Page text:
Yet there is something of the “end of history” in this master narrative of increasing social complexity and the transcendence of the Left-Right distinction. It is not the evolutionary process of the increasing complexity of the social that is the problem. Modernity can legitimately be characterised by the fundamental processes of functional differentiation (constant increase in the social division of labour through specialisation) and the counter-process of functional de-differentiation (constant migration upwards of human labour towards skilled processes as a result of automation of routine tasks) and this indeed leads to an increasingly complex global society. The problem is that social complexity signifies absolutely nothing in relation to basic orientations of political strategy. Certainly, the increasing complexity of social processes makes some historically legitimate political strategies into now obsolete simplifications. This is different, however, to the interpretation of the fundamental division of politics into Left and Right. The master narrative of reflexive modernity takes the strictly meaningless process of increasing social complexity and loads it up with a transcendent Meaning. The concept of reflexive modernity entails the claim that the entirety of the visible social processes transforming the social and political landscape today – economic globalisation, the undermining of the nation state, cultural shifts, new technologies – are “actually” expressions of the underlying – merely intelligible and not at all phenomenal – process of “reflexive modernity”. This intelligible process is producing the global unity of a “post-traditional society,” and the only appropriate, self-reflexively ironic response (that is, post-historical reaction) is to move “beyond Left and Right,” into the renewed social democracy as the “party of inclusion” – that is, the new post-political instrument of a state-sponsored social harmony. Rejection of the Absolute Spirit of radical doubt and the teleological fantasy of the post-traditional society do not mean, however, that we have not moved beyond Left and Right. Nor does it free us from the responsibility for a rational account of the immensely complex visible processes supposedly expressive of reflexive modernity. The relevance of the Left-Right distinction and the viability of socialist strategy in an increasingly complex world have to be demonstrated according to the highest standards of rational debate and contemporary scientific procedures. Scepticism towards reflexive modernity, in short, is not a license to minimise or down-play the need for a fundamental shift in socialist strategy.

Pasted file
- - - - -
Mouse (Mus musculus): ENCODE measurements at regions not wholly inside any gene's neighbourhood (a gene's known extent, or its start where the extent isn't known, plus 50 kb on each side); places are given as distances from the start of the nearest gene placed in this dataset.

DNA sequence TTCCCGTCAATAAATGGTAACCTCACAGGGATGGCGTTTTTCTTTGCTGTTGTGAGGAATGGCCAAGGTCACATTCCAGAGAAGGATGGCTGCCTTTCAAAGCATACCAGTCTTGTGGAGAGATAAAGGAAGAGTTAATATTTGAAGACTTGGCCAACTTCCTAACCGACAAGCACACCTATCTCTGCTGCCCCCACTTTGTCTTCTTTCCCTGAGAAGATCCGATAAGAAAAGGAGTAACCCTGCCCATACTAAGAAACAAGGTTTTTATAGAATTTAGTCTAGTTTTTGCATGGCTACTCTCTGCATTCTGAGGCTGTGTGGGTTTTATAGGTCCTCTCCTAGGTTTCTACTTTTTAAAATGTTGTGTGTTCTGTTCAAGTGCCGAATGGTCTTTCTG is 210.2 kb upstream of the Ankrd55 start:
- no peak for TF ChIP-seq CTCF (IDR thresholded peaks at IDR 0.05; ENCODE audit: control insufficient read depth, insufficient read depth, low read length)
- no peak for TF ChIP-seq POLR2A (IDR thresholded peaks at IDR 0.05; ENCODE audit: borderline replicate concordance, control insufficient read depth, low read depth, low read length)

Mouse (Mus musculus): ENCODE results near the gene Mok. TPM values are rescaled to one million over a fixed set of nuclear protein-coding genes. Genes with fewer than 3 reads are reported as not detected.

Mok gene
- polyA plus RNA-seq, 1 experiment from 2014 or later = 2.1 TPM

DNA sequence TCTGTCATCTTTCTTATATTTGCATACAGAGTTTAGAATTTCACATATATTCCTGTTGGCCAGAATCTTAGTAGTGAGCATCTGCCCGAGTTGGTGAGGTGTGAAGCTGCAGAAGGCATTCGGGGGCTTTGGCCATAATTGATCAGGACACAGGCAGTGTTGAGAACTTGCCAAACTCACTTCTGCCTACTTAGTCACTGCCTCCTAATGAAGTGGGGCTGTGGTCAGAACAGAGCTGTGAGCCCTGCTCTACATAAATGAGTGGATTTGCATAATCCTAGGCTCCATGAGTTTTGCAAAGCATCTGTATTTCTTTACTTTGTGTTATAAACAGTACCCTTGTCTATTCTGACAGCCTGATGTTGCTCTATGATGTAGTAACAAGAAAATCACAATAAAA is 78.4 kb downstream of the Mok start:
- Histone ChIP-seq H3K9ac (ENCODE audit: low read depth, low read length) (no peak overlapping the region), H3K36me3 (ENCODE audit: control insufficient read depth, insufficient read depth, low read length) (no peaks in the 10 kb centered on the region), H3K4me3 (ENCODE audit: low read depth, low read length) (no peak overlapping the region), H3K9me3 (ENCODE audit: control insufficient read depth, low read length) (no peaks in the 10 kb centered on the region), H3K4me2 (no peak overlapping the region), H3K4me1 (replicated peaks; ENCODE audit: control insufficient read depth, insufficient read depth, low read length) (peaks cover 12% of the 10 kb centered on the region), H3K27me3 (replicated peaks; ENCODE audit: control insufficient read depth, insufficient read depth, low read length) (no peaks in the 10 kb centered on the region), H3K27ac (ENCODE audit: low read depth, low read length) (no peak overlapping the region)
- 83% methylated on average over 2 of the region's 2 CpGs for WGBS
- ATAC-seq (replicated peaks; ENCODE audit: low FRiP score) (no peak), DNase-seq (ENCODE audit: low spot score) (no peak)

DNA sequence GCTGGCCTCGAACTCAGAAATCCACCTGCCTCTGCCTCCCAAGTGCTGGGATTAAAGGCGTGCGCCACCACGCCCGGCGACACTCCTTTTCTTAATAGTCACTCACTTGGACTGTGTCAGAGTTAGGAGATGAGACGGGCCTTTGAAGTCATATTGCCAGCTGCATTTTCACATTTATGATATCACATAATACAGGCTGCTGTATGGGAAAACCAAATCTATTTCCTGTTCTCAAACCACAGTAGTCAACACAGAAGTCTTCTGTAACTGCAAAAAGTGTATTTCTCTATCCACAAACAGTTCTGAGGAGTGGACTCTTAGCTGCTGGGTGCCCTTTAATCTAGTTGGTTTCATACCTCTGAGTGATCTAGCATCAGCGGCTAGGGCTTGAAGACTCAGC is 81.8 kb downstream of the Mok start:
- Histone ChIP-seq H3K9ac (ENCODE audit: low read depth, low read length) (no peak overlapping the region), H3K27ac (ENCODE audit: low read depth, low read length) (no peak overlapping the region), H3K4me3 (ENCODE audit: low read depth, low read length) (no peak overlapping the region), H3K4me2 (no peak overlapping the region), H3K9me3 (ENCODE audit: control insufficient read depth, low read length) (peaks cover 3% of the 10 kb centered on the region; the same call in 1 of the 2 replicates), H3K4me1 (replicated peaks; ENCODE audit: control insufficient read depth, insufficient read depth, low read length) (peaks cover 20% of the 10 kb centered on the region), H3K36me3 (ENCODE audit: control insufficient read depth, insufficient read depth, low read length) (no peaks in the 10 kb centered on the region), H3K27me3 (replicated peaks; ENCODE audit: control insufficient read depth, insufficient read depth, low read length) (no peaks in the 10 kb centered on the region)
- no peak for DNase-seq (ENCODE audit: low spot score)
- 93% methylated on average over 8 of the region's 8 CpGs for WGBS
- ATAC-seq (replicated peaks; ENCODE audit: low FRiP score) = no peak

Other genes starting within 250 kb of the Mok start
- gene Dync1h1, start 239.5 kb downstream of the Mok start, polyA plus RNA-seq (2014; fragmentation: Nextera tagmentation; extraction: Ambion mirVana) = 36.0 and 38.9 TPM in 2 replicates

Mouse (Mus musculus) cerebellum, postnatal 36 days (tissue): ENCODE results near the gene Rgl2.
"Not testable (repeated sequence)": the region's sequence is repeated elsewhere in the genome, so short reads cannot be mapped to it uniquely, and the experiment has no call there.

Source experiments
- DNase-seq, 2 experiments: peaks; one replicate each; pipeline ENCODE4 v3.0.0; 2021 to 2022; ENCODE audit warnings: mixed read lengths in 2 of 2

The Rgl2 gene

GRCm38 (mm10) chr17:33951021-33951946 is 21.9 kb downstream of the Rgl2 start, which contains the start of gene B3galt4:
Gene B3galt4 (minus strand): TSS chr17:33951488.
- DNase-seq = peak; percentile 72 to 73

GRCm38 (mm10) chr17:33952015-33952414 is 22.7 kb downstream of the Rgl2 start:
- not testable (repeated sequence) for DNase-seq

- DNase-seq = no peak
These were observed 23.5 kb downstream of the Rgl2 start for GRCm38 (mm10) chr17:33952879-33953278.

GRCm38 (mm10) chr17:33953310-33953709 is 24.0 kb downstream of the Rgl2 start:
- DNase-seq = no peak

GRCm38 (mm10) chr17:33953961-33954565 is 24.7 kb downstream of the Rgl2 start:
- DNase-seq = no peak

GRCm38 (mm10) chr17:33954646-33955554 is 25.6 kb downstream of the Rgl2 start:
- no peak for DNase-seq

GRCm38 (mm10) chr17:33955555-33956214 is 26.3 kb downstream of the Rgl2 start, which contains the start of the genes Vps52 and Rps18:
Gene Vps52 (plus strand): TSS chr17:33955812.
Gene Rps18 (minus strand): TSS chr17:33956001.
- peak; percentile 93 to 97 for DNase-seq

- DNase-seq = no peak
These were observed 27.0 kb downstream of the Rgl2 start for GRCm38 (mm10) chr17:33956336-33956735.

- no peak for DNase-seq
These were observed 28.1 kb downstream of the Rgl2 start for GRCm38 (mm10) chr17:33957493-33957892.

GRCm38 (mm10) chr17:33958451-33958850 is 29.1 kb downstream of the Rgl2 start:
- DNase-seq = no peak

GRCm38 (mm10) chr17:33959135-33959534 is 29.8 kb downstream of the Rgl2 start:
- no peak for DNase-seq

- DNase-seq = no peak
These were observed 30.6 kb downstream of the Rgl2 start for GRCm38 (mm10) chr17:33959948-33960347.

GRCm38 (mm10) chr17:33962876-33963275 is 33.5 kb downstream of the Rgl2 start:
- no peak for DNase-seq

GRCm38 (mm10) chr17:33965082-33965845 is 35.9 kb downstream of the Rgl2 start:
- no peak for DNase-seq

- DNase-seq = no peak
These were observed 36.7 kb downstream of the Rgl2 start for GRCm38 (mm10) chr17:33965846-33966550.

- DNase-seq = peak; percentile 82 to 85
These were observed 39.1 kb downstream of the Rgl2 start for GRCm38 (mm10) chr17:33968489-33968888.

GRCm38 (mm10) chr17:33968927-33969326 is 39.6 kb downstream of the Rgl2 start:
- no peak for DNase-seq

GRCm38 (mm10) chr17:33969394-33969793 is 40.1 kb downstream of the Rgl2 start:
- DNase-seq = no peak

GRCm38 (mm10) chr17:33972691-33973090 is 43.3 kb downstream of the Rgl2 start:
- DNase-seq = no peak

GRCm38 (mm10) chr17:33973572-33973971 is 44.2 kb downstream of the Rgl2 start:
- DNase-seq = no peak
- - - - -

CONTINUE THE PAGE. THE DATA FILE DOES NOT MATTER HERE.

Giddens’ “end of socialism,” though, is a paltry and self-serving misrepresentation of socialist theory in the late twentieth century. The “cybernetic model” was effectively dead as a model for revolutionary socialism by the late 1930s – which is why Harold Laski made it the foundation for his Revolution of Our Time (1943), the theoretical basis of the welfare state. Certainly, while the Left Opposition within the Russian Revolution had explored alternatives to the command economy and bureaucratic centralisation (namely, the “market socialism” of the New Economic Programme and the policy of a revival of soviet democracy and workers’ control), the programme of the Left Opposition remained within the scope of traditional assumptions regarding the role of the proletariat as a unitary and universal class, the advent of socialism as the end of politics and the decisive importance of conscious control of increasingly transparent social processes. To bureaucratic consciousness, Western Marxism and the Left Opposition counterposed democratic class consciousness. It is unreasonable to describe this as “cybernetic,” since it includes both consumer demand and democratically resolved differences, but it is not irresponsible to assimilate it more broadly to the concepts of the rational mastery of a transparent society and the end of politics as the beginning of social harmony. By contrast, the most innovative currents in socialist theory and politics in the late twentieth century – Eurocommunism, the Frankfurt school, structural Marxism – broke decisively with exactly this rationalist dream of an end of history. The explorations of democratic socialism (including a sophisticated and highly articulated political philosophy), the debate on market socialism, the rejection of Leninism for the advanced capitalist countries and so forth, meant that the simplistic alternatives of the “cybernetic model” – high Stalinism or 1940s social democracy – were not seriously contemplated by the major political and theoretical currents of socialism in the late twentieth century.

Yet this crude simplification of a complex intellectual tradition serves a definite purpose within the universe of the “Third Way”. By aligning twentieth century social democracy with high Stalinism, and completely eliminating any of the alternatives to the left of the rightwing leaderships of the social democratic and labour parties, Giddens motivates the turn “beyond Left and Right”. This has to be viewed as the final act in the century long historical process of the liberalisation of social democracy. Certainly, there are conjunctural (tactical) reasons for the social democracy disguising itself as a “Third Way” – this is the classic tactic of one pole of the Left-Right distinction when the other pole becomes completely ascendant. This was the response, for instance, of the Western European Right after the defeat of fascism – the Conservatives and National Liberals hastily swept their dalliance with Nazism under the carpet and re-emerged as various Christian Democratic parties, maintaining that the new democratic consensus meant that the old political antagonisms were now superseded. The “renewal of social democracy” proposed by the theoretical and political architects of the Third Way, I contend, goes well beyond mere formal adaptation to a hostile political environment. I maintain that the content of the Third Way policy framework is “beyond the Left” in substance – the social democratic parties have become, or are becoming, liberal parties. To demonstrate this, it is necessary first of all to argue for the continued relevance of the Left-Right distinction.